Love it or hate it, remote-working can increase organizational resilience. Now follow the tips here to make it eco-/employee-friendly, too.
Summer seems to be getting hotter each year. Amidst prolonged heat waves and unpredictable weather conditions, nations pledge their commitment each year to prevent further climate change, but a rising pollutant could threaten their agenda: work commutes.
Across the region, return-to-office policies are contributing to city traffic congestion that is returning to pre-pandemic levels. On top of that, Asian countries reportedly have the worst air quality in the world.
Without significant changes, increased pollution levels could very well reverse climate change efforts in place. Could remote-working be a healthier, more eco-friendly path forward to help combat climate change?
Benefits of remote-working
The personal benefits for remote work have been widely reported in terms of employee productivity; employee engagement and retention; and work-life balance. Remote work also benefits the environment in many ways:
- When daily commutes were halted during the pandemic lockdowns, daily global CO2 emissions were reduced by 17% in April 2020 compared to mean levels the year before, according to an analysis published in the journal Nature.
- Energy consumption in offices are also affected in large and small ways, such as the reduced need for onsite tech infrastructure as applications move to cloud-based servers. One firm with 90 fully remote staff, Buffer, estimates it would likely produce 234 tons of CO2 equivalent in a year if they opened a physical office, equivalent to more than a household of three occupants generating an average of 1.39 tons of emissions annually.
- A major plus point is offering workers the option to live in their location of choice to areas with less pollution or more affordable housing, or to be closer to loved ones. In Melbourne, this move has introduced more affordable housing and prompted the development of better transportation policies as part of working towards a more sustainable future. After all, housing is increasingly becoming people’s workplaces so these policies empower more people to be able to access remote-working opportunities.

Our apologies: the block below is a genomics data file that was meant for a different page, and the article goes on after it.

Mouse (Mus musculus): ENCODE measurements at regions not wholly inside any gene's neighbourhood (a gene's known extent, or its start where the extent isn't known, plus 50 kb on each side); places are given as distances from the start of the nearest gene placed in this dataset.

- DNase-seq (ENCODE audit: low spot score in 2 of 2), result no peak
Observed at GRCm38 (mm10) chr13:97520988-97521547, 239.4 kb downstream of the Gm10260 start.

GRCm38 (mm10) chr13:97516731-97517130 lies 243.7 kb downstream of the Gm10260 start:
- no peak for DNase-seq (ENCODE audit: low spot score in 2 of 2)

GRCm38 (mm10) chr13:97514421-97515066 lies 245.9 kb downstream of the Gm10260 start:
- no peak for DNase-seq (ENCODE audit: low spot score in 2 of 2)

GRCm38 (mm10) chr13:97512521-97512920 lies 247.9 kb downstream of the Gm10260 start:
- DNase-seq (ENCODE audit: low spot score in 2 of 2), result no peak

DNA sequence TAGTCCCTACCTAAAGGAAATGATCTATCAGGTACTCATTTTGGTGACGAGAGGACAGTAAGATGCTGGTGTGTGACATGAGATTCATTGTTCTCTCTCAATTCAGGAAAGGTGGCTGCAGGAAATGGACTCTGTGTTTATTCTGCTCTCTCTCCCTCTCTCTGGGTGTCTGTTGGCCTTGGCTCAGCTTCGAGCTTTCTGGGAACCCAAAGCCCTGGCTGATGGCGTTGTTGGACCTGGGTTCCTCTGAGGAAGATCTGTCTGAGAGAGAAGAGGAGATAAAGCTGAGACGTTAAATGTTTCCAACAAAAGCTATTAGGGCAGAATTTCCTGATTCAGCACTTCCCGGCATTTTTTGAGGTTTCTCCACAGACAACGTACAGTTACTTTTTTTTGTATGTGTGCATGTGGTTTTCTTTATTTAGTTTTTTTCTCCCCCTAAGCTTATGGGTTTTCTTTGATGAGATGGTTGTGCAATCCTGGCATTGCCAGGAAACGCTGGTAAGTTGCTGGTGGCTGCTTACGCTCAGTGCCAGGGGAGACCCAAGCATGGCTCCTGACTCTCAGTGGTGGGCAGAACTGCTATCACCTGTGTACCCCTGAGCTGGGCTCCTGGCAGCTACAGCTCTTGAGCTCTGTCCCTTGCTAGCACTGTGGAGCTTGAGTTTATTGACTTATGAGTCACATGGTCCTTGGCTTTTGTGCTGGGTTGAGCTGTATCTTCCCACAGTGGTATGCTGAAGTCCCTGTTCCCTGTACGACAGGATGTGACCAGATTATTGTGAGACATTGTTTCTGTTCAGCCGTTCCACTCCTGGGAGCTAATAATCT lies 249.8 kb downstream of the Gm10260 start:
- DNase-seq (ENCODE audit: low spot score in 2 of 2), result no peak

- The work model helps buffer against some of the challenges of local and global talent shortages. With the pandemic introducing businesses everywhere to a new, more sustainable way to operate, many firms are taking the opportunity to fill critical roles by thinking beyond their own borders and tapping into a global talent pool.
While some may argue that remote-working can also increase carbon footprint through less efficient home offices, or the need for more overseas business travel. Organizations can step in to ensure that sustainability-driven decision-making happens during and outside of working hours.
In the era of distributed work, employers need to recognize their responsibility to guide good practices outside of the office, too. For example, what existing initiatives are helping employees to go green at home? The measures could help employees adopt energy-saving habits, go paperless, and switch to LED light bulbs.
Tips for remote-first flexi working
It is easy to want to dive head first into promoting and enhancing remote-work, but there is a critical success factor that cannot be ignored: intentionality.
Employers cannot expect great work environments to happen by themselves, and will need to consider the following factors to build a strong remote-first culture:
- provide the tools and resources that employees need, such as access to co-working spaces or home office equipment
- pivot to remote-friendly project management that emphasizes asynchronous communications where everyone does not need to be online at the same time; and where documentation is the default
- Use remote-hiring to actively pursue diversity and make diversity and inclusion a part of global recruitment strategies
- Encourage people managers and senior leadership to model the way and build a culture of flexibility where output is valued over availability
- Make sure you are equipped to manage legal, tax, and other compliance requirements to hire and pay employees internationally
Although we may not be able to reverse the effects of climate change, it is still possible to prevent further damage to our environment. The trend of remote-working has shown that there are ways we can all contribute toward leaving a lasting, positive impact (net-zero and carbon neutrality) on the environment in the years to come.